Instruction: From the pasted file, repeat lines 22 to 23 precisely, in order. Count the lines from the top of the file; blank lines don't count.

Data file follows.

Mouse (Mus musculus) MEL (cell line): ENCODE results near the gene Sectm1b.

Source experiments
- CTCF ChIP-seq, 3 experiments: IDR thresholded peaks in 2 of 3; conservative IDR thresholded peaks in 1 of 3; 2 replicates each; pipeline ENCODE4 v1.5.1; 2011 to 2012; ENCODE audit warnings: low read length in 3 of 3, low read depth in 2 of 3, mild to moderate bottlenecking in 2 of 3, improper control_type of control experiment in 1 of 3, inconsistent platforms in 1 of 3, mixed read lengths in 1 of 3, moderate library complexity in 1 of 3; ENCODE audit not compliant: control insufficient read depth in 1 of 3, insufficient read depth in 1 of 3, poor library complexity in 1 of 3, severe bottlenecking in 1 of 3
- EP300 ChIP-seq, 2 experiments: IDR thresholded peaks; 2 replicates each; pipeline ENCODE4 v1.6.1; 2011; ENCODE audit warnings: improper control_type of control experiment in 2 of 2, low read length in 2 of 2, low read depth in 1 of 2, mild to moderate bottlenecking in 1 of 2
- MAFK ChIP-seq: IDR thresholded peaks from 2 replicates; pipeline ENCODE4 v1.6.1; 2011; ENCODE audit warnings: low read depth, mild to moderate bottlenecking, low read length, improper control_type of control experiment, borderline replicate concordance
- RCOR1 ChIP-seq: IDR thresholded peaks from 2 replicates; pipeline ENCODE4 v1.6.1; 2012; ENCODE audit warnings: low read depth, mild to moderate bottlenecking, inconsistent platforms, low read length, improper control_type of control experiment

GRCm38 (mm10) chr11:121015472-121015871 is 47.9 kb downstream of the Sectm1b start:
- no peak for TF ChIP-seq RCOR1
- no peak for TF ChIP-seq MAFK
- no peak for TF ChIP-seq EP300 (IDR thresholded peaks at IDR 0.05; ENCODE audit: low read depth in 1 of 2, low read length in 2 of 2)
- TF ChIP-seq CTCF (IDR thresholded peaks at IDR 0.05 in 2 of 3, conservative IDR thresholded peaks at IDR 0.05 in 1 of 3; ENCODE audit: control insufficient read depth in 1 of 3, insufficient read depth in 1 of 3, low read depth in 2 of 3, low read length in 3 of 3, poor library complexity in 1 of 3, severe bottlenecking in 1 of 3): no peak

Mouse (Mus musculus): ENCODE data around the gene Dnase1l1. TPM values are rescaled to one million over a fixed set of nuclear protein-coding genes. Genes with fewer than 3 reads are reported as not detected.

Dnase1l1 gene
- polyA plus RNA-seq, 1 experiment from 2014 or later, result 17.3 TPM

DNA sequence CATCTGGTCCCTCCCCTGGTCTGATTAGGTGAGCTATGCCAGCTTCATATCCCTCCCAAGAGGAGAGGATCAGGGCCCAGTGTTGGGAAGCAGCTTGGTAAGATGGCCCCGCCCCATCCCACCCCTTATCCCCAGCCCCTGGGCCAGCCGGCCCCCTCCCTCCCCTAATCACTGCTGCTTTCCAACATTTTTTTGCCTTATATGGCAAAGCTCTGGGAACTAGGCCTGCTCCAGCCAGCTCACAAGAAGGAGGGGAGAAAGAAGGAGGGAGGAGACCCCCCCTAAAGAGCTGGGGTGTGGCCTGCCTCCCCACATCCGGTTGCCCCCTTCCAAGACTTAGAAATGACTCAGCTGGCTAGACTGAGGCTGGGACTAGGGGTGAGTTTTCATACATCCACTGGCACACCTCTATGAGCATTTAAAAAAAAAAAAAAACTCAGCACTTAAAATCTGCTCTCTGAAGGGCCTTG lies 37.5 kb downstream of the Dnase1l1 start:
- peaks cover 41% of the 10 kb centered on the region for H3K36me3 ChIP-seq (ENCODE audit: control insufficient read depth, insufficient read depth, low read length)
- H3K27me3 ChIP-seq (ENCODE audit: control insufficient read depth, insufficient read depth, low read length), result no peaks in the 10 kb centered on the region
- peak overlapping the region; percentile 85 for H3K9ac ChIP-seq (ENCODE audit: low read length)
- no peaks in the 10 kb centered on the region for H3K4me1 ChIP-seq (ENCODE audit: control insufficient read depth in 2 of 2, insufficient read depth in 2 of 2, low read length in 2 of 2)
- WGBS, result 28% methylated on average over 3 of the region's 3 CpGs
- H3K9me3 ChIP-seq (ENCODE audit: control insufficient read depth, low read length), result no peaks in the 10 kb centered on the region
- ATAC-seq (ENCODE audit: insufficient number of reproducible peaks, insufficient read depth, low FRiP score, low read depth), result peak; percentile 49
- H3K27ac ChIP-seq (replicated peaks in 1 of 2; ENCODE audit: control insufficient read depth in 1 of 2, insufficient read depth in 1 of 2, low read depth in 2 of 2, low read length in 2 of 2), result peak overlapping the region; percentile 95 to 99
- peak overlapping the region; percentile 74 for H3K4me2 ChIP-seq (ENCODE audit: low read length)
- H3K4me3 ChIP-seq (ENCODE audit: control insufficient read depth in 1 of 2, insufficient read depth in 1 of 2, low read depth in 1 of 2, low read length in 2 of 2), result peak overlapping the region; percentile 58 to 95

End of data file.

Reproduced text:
- ATAC-seq (ENCODE audit: insufficient number of reproducible peaks, insufficient read depth, low FRiP score, low read depth), result peak; percentile 49
- H3K27ac ChIP-seq (replicated peaks in 1 of 2; ENCODE audit: control insufficient read depth in 1 of 2, insufficient read depth in 1 of 2, low read depth in 2 of 2, low read length in 2 of 2), result peak overlapping the region; percentile 95 to 99